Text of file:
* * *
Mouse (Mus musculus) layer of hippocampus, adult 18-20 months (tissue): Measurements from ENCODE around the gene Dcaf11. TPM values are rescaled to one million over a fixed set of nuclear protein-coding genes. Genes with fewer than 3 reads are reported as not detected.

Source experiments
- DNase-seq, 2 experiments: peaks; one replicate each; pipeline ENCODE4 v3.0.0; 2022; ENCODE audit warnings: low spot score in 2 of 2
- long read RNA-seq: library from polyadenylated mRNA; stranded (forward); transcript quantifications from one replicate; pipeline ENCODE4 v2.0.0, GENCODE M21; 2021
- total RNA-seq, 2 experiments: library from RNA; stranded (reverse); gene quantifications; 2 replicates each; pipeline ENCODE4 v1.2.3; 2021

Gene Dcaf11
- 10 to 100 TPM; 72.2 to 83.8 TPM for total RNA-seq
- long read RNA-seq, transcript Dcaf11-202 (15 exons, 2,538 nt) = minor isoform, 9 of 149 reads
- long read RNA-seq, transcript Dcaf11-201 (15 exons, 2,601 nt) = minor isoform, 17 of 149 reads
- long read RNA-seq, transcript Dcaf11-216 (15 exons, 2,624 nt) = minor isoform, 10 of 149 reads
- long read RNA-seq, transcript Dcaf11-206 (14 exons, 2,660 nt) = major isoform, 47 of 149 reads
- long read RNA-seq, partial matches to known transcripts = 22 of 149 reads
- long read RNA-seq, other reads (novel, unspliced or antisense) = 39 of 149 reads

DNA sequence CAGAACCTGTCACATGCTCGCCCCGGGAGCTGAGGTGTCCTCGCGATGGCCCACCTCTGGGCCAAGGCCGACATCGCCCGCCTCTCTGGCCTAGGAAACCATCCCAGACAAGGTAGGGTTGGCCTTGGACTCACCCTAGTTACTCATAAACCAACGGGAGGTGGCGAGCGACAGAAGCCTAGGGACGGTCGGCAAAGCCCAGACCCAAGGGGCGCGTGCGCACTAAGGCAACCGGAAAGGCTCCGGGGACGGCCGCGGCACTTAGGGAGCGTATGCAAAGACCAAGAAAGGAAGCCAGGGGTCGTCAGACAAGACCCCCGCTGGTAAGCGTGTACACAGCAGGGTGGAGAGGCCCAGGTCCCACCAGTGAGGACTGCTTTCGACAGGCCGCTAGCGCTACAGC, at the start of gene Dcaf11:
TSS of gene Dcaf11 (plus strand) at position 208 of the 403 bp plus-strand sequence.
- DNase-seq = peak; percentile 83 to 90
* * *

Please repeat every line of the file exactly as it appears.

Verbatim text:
Mouse (Mus musculus) layer of hippocampus, adult 18-20 months (tissue): Measurements from ENCODE around the gene Dcaf11. TPM values are rescaled to one million over a fixed set of nuclear protein-coding genes. Genes with fewer than 3 reads are reported as not detected.

Source experiments
- DNase-seq, 2 experiments: peaks; one replicate each; pipeline ENCODE4 v3.0.0; 2022; ENCODE audit warnings: low spot score in 2 of 2
- long read RNA-seq: library from polyadenylated mRNA; stranded (forward); transcript quantifications from one replicate; pipeline ENCODE4 v2.0.0, GENCODE M21; 2021
- total RNA-seq, 2 experiments: library from RNA; stranded (reverse); gene quantifications; 2 replicates each; pipeline ENCODE4 v1.2.3; 2021

Gene Dcaf11
- 10 to 100 TPM; 72.2 to 83.8 TPM for total RNA-seq
- long read RNA-seq, transcript Dcaf11-202 (15 exons, 2,538 nt) = minor isoform, 9 of 149 reads
- long read RNA-seq, transcript Dcaf11-201 (15 exons, 2,601 nt) = minor isoform, 17 of 149 reads
- long read RNA-seq, transcript Dcaf11-216 (15 exons, 2,624 nt) = minor isoform, 10 of 149 reads
- long read RNA-seq, transcript Dcaf11-206 (14 exons, 2,660 nt) = major isoform, 47 of 149 reads
- long read RNA-seq, partial matches to known transcripts = 22 of 149 reads
- long read RNA-seq, other reads (novel, unspliced or antisense) = 39 of 149 reads

DNA sequence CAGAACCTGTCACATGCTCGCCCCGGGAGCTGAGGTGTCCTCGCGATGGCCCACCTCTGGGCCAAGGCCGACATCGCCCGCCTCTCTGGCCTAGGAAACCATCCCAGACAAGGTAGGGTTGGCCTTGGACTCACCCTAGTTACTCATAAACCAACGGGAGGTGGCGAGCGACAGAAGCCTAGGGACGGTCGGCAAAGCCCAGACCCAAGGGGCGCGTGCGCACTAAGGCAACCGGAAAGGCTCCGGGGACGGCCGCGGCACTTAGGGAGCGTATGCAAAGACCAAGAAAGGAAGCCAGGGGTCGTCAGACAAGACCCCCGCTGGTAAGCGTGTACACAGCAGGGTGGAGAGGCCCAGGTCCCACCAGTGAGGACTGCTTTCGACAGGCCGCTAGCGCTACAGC, at the start of gene Dcaf11:
TSS of gene Dcaf11 (plus strand) at position 208 of the 403 bp plus-strand sequence.
- DNase-seq = peak; percentile 83 to 90